Industrial Sewing MachineThread

Additional Information:
Just a few years ago, there were only three common sizes of thread in the U.S. Thin threads were labeled 50 wt., regular weight threads were labeled 40 wt., and heavy threads were labeled 30 wt. These numbers, 30, 40, and 50, were borrowed from another standard, known as the Gunze Count standard, establish by thread factories in Japan. If a thread was labeled as a #40 or 40/3 in Japan, it was labeled a 40 wt. thread in the U.S. Likewise, if a thread was labeled #50 or 50/2 or 50/3 in Japan, it was called a 50 wt. thread in the U.S. The problem is that a 50/2 thread and a 50/3 thread are different. The first number follows the Gunze Count standard and indicates the thread size. The larger the number, the finer the thread. The second number indicates the number of strands, or plies, twisted together. Obviously, a 50/3 is heavier than a 50/2 because it has three strands of a size 50 thread twisted together and the 50/2 has only two. The misunderstanding in the U.S. weight system came about because importers started labeling #30 thread as 30 wt., #40 thread as 40 wt., and #50 thread as 50 wt., regardless of the number of strands comprising the thread. That means a 50/2 and a 50/3 thread were both labeled as 50 wt. thread even though one is 50% heavier than the other. As a result, many products that use the weight classification have labels that are inaccurate.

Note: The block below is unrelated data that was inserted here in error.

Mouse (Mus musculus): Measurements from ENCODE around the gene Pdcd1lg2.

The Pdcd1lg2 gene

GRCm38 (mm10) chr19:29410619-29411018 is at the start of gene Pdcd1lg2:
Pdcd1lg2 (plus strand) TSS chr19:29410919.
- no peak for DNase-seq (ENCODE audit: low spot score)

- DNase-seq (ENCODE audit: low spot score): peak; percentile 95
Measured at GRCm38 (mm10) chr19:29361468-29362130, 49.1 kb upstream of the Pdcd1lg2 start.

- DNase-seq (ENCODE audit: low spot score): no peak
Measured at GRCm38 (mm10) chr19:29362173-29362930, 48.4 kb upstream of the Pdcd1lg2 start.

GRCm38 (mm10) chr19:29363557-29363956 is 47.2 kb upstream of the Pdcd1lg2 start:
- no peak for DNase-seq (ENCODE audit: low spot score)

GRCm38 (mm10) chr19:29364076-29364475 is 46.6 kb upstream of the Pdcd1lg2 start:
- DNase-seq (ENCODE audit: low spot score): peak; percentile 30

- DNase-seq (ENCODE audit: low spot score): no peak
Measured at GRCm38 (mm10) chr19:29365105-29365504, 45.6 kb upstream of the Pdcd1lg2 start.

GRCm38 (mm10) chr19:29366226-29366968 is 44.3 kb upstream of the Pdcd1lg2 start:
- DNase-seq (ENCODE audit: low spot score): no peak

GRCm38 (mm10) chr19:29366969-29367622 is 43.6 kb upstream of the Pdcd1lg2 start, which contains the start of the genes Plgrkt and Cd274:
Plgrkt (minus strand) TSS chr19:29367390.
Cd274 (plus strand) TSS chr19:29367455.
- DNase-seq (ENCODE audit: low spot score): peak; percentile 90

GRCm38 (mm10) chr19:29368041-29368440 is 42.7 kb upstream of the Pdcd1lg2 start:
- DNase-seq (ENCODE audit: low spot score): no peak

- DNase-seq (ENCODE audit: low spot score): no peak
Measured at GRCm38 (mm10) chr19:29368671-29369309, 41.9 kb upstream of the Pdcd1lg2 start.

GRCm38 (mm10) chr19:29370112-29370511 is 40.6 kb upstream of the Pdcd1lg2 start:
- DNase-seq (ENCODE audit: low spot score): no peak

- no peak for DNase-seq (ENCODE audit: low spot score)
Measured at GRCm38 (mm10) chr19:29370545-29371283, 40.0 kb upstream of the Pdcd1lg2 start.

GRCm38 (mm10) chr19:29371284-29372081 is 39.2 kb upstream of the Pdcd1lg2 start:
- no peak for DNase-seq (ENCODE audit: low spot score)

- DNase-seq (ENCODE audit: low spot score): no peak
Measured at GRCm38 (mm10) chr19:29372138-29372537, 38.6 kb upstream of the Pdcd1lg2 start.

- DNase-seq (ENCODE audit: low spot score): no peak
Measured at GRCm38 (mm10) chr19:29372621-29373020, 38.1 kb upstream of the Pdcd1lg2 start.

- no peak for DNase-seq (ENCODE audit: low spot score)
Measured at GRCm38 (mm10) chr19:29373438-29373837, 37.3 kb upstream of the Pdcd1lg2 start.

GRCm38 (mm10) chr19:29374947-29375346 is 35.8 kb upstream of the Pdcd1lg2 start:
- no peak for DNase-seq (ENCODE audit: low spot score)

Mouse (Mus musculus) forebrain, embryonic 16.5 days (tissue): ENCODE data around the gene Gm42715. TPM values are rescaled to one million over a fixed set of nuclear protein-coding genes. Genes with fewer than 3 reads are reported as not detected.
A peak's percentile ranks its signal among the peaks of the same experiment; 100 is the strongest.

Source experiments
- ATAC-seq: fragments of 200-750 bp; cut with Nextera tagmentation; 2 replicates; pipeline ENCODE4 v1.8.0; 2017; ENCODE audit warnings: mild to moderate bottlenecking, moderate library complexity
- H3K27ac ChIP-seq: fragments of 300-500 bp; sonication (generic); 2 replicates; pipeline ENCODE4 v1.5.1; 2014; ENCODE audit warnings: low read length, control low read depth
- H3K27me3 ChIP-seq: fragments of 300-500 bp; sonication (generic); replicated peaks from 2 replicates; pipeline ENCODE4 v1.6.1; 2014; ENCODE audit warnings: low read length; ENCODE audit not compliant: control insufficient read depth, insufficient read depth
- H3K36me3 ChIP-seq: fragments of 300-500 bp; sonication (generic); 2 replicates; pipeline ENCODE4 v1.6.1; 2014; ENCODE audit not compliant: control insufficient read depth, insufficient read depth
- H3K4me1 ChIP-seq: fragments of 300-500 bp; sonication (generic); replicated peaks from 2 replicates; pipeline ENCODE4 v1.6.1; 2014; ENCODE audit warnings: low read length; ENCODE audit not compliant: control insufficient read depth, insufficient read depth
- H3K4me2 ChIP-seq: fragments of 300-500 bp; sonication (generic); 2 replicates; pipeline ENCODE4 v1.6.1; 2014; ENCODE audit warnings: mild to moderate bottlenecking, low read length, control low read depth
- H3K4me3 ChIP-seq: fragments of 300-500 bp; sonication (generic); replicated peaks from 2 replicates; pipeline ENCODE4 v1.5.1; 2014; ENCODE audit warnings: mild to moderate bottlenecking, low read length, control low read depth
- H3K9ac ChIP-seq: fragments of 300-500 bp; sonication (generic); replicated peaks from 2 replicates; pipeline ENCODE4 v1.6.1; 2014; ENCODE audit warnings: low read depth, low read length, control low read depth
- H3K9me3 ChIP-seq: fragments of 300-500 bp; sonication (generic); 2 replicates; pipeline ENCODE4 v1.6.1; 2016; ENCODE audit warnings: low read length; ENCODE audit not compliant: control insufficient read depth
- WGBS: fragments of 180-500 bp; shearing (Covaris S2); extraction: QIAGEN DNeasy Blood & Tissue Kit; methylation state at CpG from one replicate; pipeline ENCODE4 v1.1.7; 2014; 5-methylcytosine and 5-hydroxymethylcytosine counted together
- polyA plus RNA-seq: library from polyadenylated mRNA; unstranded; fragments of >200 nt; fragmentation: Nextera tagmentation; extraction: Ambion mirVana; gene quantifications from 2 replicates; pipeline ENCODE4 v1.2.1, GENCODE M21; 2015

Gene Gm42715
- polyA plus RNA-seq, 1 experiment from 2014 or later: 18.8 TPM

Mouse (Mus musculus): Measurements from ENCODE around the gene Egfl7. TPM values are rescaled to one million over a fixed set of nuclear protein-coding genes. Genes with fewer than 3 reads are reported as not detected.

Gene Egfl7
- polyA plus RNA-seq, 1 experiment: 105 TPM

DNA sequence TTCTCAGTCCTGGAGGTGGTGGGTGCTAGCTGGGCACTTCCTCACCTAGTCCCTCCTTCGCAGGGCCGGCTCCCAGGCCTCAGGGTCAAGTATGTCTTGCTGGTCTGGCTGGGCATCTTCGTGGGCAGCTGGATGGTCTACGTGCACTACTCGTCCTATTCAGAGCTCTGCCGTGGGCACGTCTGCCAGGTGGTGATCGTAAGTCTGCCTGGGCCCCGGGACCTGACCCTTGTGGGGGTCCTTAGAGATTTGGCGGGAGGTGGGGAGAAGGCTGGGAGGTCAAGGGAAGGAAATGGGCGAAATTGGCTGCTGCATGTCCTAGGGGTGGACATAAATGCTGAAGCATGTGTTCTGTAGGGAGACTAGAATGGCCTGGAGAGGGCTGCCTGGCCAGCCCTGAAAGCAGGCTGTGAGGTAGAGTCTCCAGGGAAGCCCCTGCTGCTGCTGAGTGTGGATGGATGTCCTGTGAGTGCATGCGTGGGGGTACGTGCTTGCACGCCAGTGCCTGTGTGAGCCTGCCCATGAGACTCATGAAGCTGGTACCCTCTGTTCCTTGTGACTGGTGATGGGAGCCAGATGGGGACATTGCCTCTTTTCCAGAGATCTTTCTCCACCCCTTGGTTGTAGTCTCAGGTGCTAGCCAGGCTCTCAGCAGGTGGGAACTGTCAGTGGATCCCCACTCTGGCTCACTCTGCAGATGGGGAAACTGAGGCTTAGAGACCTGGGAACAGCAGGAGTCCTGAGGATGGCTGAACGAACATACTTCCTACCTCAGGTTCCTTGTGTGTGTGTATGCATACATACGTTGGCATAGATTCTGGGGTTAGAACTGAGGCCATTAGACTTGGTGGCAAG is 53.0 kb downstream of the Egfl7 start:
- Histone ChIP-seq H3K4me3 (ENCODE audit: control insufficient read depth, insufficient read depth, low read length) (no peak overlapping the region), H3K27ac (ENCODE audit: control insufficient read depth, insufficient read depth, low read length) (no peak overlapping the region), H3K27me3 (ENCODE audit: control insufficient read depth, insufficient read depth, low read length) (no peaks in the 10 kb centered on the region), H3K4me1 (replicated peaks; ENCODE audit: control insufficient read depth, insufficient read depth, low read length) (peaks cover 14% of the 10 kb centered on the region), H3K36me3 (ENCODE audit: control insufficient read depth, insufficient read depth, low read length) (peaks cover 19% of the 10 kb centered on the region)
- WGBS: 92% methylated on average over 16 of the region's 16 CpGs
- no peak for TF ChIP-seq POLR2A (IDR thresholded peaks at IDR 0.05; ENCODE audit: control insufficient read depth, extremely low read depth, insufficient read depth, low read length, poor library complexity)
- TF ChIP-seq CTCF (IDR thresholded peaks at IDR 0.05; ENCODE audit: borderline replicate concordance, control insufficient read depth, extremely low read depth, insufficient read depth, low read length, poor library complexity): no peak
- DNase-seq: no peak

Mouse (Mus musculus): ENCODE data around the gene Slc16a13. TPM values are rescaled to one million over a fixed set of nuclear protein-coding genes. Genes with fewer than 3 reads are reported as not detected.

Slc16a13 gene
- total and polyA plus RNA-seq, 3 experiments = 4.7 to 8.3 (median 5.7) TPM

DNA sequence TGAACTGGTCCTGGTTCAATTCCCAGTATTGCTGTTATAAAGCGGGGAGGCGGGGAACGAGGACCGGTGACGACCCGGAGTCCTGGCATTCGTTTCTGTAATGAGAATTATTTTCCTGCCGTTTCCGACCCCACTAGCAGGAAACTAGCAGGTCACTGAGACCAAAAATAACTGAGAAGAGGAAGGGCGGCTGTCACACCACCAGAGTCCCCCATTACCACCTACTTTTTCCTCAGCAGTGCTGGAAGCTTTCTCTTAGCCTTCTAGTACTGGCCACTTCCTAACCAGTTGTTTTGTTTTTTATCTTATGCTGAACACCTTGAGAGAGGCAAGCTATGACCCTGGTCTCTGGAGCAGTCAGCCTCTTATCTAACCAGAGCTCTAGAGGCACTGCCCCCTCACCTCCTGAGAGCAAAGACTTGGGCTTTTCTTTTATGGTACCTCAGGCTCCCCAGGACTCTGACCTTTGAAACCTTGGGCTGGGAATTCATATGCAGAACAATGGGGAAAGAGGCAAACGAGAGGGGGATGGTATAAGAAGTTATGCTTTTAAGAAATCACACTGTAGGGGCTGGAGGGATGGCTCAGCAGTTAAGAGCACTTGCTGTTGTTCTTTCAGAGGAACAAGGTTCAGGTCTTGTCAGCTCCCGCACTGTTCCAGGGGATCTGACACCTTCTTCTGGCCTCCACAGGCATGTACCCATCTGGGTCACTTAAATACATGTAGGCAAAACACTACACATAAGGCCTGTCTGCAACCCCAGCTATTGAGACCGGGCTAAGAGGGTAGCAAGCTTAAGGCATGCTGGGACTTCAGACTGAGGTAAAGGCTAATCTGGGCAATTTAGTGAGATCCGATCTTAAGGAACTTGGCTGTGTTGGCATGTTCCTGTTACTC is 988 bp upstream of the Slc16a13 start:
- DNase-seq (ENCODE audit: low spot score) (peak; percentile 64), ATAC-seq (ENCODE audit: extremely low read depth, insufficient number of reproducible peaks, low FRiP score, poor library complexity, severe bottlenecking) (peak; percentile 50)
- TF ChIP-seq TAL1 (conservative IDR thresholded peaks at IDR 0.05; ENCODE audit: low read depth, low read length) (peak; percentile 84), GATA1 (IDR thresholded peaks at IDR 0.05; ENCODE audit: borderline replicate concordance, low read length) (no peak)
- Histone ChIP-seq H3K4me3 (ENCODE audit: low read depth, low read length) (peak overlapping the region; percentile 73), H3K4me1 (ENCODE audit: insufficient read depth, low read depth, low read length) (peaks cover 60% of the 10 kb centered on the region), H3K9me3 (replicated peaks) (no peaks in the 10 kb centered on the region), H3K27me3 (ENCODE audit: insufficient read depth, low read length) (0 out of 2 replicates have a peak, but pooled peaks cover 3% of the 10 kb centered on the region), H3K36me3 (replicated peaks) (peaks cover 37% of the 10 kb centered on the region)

Thread of Truth Knowledge from YLI

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